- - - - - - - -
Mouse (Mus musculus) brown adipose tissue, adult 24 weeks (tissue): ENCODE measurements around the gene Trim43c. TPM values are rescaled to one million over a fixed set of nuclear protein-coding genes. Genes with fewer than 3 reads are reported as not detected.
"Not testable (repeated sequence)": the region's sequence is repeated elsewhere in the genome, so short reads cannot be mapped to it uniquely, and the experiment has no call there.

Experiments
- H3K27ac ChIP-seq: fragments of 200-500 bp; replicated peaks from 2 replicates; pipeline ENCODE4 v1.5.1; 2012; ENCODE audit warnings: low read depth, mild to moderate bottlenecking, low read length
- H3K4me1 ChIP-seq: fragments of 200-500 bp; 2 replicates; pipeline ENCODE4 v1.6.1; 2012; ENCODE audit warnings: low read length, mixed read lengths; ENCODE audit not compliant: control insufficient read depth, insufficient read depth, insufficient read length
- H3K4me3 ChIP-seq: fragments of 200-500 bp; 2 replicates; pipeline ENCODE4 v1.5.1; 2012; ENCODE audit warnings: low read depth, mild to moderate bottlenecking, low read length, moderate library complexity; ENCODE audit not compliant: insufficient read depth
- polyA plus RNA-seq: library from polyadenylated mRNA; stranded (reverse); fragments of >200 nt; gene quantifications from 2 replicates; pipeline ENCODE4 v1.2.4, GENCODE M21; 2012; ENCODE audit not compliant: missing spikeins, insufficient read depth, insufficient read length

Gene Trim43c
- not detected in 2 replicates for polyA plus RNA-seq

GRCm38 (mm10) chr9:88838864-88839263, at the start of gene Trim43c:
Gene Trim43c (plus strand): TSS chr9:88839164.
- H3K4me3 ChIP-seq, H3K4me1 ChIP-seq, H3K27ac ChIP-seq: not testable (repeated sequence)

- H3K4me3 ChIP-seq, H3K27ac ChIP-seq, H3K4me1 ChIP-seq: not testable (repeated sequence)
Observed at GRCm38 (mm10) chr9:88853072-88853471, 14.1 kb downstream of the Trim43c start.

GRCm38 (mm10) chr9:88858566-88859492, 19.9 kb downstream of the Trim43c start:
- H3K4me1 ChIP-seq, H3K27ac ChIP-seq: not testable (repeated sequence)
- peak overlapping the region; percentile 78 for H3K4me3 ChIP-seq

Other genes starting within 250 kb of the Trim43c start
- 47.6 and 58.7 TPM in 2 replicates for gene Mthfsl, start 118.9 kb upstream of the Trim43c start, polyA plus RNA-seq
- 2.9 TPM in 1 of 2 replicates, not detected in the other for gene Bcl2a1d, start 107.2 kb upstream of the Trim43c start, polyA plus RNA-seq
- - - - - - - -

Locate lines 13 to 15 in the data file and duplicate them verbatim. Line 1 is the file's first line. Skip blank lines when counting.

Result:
- H3K4me3 ChIP-seq, H3K27ac ChIP-seq, H3K4me1 ChIP-seq: not testable (repeated sequence)
Observed at GRCm38 (mm10) chr9:88853072-88853471, 14.1 kb downstream of the Trim43c start.

GRCm38 (mm10) chr9:88858566-88859492, 19.9 kb downstream of the Trim43c start: